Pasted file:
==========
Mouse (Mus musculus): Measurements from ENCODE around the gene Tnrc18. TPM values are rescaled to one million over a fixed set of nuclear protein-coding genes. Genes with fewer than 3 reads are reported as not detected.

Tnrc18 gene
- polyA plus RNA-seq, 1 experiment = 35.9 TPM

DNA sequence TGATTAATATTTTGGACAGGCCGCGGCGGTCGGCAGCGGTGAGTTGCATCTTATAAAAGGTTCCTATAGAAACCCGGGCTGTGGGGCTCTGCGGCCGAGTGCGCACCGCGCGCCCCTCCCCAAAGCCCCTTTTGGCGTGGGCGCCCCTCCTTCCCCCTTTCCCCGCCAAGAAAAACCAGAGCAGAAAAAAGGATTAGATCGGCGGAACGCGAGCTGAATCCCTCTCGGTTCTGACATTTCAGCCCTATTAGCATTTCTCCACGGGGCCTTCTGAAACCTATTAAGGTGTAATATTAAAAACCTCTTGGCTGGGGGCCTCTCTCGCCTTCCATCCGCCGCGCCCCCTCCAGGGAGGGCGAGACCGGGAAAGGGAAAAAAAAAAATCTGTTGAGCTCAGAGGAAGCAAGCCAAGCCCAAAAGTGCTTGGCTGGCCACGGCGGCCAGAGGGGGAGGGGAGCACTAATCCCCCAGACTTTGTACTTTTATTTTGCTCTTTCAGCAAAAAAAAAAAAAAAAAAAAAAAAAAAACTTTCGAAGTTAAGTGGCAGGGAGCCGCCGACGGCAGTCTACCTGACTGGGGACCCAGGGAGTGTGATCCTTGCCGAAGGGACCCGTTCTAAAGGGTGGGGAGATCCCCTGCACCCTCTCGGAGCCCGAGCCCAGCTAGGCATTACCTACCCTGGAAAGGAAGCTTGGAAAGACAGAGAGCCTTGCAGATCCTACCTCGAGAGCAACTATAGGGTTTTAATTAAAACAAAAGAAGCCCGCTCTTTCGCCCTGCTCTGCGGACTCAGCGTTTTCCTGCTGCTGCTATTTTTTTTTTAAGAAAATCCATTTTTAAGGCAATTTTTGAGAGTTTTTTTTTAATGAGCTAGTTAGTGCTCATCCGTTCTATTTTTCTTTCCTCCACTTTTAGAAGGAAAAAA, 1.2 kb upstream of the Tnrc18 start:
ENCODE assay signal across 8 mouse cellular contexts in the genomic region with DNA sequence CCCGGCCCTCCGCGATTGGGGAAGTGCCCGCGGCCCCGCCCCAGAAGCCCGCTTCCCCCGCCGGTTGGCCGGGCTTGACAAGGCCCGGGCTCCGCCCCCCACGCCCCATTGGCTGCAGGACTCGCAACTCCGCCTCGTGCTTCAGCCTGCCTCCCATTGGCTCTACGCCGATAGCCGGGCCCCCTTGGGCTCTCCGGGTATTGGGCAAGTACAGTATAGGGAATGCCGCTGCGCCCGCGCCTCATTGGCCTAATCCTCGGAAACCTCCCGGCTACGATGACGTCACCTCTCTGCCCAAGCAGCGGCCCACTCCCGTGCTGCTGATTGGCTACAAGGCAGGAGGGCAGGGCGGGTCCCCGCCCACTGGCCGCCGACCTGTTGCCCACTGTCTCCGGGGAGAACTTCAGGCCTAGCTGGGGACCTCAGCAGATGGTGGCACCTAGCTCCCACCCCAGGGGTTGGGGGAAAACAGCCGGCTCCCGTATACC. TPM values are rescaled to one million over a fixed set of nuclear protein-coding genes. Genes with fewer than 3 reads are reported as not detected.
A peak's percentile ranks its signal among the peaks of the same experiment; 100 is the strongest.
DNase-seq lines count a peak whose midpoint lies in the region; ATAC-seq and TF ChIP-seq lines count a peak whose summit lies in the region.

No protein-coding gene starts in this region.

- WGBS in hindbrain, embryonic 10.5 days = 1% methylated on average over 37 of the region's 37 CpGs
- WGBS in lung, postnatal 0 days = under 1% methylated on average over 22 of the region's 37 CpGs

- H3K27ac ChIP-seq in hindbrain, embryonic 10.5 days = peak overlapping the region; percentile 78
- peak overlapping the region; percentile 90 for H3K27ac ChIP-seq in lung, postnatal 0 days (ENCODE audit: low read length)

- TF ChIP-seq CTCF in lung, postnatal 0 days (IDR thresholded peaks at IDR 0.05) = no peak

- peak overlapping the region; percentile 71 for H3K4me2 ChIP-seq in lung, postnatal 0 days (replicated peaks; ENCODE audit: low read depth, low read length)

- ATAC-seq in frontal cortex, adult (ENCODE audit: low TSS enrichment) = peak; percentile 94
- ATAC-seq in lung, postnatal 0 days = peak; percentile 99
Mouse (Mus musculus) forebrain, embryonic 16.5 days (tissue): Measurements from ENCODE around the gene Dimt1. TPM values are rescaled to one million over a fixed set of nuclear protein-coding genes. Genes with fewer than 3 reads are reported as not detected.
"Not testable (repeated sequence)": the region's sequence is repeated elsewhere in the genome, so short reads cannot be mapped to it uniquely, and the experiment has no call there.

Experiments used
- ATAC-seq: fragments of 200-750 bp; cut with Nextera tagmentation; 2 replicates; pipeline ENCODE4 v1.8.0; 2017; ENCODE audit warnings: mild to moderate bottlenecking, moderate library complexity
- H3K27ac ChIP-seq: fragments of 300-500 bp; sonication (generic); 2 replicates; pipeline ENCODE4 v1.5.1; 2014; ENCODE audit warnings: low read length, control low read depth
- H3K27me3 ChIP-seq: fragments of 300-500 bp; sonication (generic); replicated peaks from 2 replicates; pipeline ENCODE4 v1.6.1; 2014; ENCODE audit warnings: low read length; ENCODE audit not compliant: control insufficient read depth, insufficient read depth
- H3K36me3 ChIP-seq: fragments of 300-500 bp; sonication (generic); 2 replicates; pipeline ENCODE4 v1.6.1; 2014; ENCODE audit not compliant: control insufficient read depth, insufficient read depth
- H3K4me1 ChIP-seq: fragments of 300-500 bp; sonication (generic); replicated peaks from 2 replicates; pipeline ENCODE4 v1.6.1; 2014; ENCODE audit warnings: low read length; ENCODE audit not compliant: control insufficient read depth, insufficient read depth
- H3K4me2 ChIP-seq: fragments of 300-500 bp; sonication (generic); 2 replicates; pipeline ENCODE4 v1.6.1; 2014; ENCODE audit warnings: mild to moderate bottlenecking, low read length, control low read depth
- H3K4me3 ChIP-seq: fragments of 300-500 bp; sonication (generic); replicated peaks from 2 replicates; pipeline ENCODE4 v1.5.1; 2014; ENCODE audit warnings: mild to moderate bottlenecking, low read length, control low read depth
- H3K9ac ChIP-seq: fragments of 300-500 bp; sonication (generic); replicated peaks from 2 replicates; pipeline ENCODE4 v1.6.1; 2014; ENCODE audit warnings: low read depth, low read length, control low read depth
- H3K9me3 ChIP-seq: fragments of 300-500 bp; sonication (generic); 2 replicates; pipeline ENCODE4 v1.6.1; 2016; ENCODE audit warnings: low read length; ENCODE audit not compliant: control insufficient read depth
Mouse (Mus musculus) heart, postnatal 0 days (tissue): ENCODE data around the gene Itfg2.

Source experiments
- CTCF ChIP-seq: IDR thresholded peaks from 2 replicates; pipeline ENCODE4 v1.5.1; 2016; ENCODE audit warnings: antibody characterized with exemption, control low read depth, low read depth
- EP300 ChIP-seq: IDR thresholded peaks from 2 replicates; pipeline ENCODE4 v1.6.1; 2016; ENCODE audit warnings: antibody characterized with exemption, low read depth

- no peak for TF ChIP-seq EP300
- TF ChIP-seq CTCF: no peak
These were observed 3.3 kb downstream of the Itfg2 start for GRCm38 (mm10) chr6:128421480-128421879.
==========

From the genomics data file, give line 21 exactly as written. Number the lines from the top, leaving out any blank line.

- H3K27ac ChIP-seq: fragments of 300-500 bp; sonication (generic); 2 replicates; pipeline ENCODE4 v1.5.1; 2014; ENCODE audit warnings: low read length, control low read depth